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Why insurers want your data

Many people have better things to do than fill in forms when they deal with the government, bank or their insurer. But what if you didn’t have to respond to questions because your insurer already knew the answer? Green slip insurers are proposing to get ready access to your up to date information.

Insurers are pushing for access to mental health data as well as driving records to help them better manage their risk. While better access to private information could potentially drive premiums down, it could also push premiums up for riskier drivers.

There are also privacy concerns. Roads and Maritime Services (RMS) knows when you get demerit points for speeding or drink driving, but does not give out that information to insurers. An RMS spokesperson said one unnamed insurer asks about demerit points but only receives a yes or no answer.

Insurers are currently in contact with the regulator to allow them more access to this type of personal information so you and your insurer are better informed.

Data analytics

Some motorists may be less concerned about privacy if they know their personal information is being collected for a good purpose.

For example, State Insurance Regulatory Authority (SIRA) has been using the government Data Analytics Centre since 2016 to pick up patterns in fraudulent green slip claims. SIRA looks for:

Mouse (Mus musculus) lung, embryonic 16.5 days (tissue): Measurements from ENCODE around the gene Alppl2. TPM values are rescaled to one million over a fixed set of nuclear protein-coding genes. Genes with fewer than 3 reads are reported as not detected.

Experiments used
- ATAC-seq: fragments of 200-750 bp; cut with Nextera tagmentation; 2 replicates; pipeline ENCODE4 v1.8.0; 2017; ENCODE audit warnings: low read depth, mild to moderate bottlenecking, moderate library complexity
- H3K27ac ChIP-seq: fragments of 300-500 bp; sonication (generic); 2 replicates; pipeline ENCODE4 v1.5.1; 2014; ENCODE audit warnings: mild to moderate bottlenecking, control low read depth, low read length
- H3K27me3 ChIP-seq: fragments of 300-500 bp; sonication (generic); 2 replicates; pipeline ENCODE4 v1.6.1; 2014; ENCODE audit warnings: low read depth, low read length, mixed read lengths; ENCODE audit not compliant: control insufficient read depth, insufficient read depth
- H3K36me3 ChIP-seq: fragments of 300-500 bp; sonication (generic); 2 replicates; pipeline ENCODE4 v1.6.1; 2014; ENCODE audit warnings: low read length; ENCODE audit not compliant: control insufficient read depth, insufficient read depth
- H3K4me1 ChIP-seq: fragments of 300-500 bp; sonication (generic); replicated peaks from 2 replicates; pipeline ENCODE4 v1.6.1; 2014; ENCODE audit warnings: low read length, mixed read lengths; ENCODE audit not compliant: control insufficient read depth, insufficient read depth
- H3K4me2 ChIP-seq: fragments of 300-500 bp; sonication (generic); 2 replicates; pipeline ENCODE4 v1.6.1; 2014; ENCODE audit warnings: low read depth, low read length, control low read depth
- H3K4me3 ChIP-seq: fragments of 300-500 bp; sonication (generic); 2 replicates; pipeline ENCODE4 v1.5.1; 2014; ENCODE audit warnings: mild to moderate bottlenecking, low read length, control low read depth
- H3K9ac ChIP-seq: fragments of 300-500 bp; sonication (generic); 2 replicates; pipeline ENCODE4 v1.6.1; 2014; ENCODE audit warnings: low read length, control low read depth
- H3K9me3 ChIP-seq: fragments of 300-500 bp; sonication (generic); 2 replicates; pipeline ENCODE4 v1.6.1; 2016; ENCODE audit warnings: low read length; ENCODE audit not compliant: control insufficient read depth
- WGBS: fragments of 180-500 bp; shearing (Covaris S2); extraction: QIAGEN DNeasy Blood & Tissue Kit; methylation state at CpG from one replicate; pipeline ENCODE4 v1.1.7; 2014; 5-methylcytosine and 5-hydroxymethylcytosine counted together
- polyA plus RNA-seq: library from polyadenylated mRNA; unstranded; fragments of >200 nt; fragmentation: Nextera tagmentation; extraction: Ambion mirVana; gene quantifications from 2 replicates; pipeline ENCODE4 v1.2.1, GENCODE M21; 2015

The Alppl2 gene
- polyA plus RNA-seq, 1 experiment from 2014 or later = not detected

• Lawyers who lodge lots of claims verified by the same medical professionals
  • Clusters of claimants in one area
  • Batches of claims lodged months or years after the accident
  • Several members of the same family making similar claims to different CTP providers.

As part of an ongoing fraud investigation, Strike Force Raven, police recently identified several sources of organised fraudulent CTP claims in Sydney. They are also asking the public for any information they might have about green slip fraud.


Collection of data is becoming increasingly common among government departments but also within the vehicles you drive. For example, telematics is the science of gathering and passing on information from your car to the manufacturer, such as destination, speed, and engine performance.

Many motorists do not even realise this is happening.

Australian Automobile Association owns a website, My Car My Data, where 24 car manufacturers are invited to place their telematics policies. Only 8 carmakers have chosen to contribute so far, including GM Holden, Mitsubishi, Subaru and Volkswagen.

Using your information

Thanks to these companies, you can find out how information collected by your vehicle will be handled. It is increasingly likely that insurers will also be allowed to collect more information about your driving to help them set fairer premiums.

Next time you need a green slip, go to the calculator to find the cheapest greenslip insurer for your vehicle and details.